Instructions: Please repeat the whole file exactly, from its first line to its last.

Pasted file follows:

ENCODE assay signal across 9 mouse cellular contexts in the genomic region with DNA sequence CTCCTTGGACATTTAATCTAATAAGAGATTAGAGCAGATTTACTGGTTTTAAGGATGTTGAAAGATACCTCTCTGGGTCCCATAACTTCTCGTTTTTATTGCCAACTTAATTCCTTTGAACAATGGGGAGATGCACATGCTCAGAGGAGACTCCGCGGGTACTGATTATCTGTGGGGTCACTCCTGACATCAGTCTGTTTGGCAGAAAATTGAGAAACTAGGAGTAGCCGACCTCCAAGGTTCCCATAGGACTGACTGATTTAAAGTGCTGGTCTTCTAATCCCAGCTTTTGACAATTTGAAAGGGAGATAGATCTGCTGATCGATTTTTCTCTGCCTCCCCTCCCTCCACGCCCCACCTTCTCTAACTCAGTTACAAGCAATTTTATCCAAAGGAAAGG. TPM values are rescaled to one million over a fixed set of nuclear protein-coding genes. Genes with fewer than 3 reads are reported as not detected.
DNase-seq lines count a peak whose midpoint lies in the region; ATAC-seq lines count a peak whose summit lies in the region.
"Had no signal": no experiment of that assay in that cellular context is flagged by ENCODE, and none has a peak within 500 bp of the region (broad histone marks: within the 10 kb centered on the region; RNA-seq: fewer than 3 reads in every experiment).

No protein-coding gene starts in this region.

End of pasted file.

ENCODE assay signal across 9 mouse cellular contexts in the genomic region with DNA sequence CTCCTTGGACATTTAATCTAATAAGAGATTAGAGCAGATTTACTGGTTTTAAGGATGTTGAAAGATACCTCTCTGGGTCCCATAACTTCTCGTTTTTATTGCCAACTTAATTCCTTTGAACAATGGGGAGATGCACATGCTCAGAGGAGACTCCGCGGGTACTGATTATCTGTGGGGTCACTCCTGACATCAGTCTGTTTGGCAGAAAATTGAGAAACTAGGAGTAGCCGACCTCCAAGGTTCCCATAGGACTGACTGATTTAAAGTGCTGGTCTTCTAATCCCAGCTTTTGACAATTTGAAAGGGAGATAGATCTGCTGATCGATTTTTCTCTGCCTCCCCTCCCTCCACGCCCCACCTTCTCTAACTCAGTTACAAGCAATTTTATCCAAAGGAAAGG. TPM values are rescaled to one million over a fixed set of nuclear protein-coding genes. Genes with fewer than 3 reads are reported as not detected.
DNase-seq lines count a peak whose midpoint lies in the region; ATAC-seq lines count a peak whose summit lies in the region.
"Had no signal": no experiment of that assay in that cellular context is flagged by ENCODE, and none has a peak within 500 bp of the region (broad histone marks: within the 10 kb centered on the region; RNA-seq: fewer than 3 reads in every experiment).

No protein-coding gene starts in this region.